Song of the Swallows by Leo
Song of the Swallows tells the lovely
story of a little boy named Juan who lives in San
Juan Capistrano in California. Juan learns from an
elderly man at the nearby mission about the yearly
visit the beautiful swallows make to the area. Juan
longs for the return of the birds, and plants a
small garden at his home to welcome them. On St.
Joseph's Day, Juan's dreams come true when a pair of
swallows come to nest in his garden. The glorious,
gentle illustrations of this Leo Politi book capture
a special feeling about Mexican-American culture and
Pedro, the Angel of Olvera
Olvera Street is the oldest part of the city
of Los Angeles, and contains many historic buildings
around a traditional plaza with a fountain. When Leo
Politi wrote Pedro, the Angel of Olvera Street,
he dedicated the story to the children of Olvera
Street, and reading this Caldecott Medal-winning
book takes you into an idyllic world where children
play an important role in local culture.
revolves around a little boy with a beautiful voice
who gets to lead the Christmastime procession called
La Posada. Wonderful detail is given about
traditional songs and holiday past times like
breaking the pinata. Little Pedro gets his wish of
receiving a beautiful music box.
The illustrations in this book capture the
vibrant atmosphere of Olvera Street, which remains a
hub of Mexican-American culture to this day.
You and your children will also love these other books
by Leo Politi:
is the story of a little girl who takes her dove to the
Blessing of the Animals ceremony, which is held before
Easter on Olvera Street. The soft, colorful illustrations of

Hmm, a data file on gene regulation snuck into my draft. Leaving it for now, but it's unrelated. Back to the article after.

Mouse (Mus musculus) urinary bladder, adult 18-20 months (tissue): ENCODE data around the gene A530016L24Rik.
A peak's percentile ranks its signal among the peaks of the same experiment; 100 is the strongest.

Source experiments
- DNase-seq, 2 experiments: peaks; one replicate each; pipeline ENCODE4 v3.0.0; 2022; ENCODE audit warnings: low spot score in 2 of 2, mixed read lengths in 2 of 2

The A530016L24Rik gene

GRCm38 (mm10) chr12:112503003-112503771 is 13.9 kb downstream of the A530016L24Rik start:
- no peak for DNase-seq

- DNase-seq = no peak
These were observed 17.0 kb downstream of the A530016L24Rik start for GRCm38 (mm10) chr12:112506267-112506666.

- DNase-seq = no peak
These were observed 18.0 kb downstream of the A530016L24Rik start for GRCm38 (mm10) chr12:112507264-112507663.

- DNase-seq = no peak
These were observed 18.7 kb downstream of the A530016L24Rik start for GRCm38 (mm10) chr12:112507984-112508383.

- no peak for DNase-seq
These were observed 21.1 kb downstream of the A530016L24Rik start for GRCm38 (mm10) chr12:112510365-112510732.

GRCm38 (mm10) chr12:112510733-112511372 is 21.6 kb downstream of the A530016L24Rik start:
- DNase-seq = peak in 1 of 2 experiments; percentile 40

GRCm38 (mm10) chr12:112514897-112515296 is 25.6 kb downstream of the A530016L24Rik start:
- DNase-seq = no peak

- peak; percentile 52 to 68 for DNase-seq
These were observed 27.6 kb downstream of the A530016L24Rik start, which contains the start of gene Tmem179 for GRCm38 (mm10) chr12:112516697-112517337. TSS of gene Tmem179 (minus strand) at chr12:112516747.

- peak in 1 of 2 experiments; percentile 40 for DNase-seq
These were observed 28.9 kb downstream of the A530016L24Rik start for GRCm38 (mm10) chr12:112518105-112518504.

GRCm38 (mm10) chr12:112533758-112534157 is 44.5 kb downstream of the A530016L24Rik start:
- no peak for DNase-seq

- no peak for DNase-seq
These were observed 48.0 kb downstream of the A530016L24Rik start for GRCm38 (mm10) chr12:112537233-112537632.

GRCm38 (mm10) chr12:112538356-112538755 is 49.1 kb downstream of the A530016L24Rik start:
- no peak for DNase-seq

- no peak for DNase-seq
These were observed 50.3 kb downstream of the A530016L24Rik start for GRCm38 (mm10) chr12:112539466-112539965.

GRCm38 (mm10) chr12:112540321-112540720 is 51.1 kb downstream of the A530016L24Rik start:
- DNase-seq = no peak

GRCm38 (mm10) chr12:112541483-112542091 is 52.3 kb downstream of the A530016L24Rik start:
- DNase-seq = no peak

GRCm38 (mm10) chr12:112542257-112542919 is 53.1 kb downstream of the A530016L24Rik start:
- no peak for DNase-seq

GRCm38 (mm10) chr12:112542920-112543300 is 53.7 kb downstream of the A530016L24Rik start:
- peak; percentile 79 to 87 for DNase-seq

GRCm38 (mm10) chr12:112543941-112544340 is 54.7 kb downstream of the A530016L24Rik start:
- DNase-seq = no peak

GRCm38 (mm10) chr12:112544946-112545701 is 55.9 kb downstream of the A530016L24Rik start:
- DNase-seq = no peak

this book make for wonderful bedtime story reading.
offers a further celebration of Mexican heritage. This is an
extremely rare book, and my link will take you to a list of
used copies you can purchase through Amazon.com.
Three Stalks of Corn
is one of my all-time favorite Leo Politi books. This book
will teach your children about the essential role corn has
played in the history of the Mexican people, and the
fascinating mythical roots behind the creation of the corn
plant. A little girl and her grandmother, her abuelita,
attend a village festival and eat mouthwatering homemade
tortillas and hot chocolate. This endearing story will be
one your children want to read again and again.
As adults, it is our privilege and duty to help our
children to develop a strong appreciation for cultural
diversity. Leo Politi spent his life (1908-1996) creating
heartwarming, beautifully illustrated books about children
of many cultures. As a child, I loved these books simply for
their appealing stories and artwork. But as an adult, I can
see how Leo Politi's work helped me to gain a sense of love
and respect for people of all lands. I so hope you will take
a look at my short list of books, and consider sharing such
a precious gift with the young people in your life.